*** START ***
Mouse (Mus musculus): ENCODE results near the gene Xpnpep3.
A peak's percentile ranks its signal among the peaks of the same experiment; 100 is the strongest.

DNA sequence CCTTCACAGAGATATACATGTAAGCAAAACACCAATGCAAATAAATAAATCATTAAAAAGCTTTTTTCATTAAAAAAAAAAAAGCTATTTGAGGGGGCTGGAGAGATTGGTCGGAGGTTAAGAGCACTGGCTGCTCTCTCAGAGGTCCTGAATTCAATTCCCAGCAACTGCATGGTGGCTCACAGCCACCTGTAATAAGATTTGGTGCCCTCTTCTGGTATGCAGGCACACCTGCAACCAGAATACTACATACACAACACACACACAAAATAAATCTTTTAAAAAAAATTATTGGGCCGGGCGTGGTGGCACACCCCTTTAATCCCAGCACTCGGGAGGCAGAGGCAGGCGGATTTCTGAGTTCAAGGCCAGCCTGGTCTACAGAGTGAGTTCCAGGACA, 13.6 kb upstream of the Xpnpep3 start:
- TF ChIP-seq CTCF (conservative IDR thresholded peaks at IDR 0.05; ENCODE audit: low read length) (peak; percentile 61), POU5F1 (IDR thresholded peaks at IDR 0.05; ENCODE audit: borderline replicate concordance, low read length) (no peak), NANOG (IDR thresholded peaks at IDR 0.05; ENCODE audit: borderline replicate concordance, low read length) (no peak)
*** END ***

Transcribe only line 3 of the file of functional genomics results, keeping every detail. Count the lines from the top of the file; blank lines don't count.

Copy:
DNA sequence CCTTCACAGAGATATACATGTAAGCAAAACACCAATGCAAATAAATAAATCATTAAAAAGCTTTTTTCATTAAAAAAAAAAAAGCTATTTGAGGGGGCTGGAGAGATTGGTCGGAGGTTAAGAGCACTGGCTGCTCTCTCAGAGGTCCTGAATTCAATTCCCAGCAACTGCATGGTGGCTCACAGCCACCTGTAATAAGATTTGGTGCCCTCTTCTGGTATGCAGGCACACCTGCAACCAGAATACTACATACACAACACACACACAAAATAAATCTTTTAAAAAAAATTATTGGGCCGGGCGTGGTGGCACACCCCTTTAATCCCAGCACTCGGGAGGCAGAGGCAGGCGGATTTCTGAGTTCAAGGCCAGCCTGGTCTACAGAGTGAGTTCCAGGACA, 13.6 kb upstream of the Xpnpep3 start: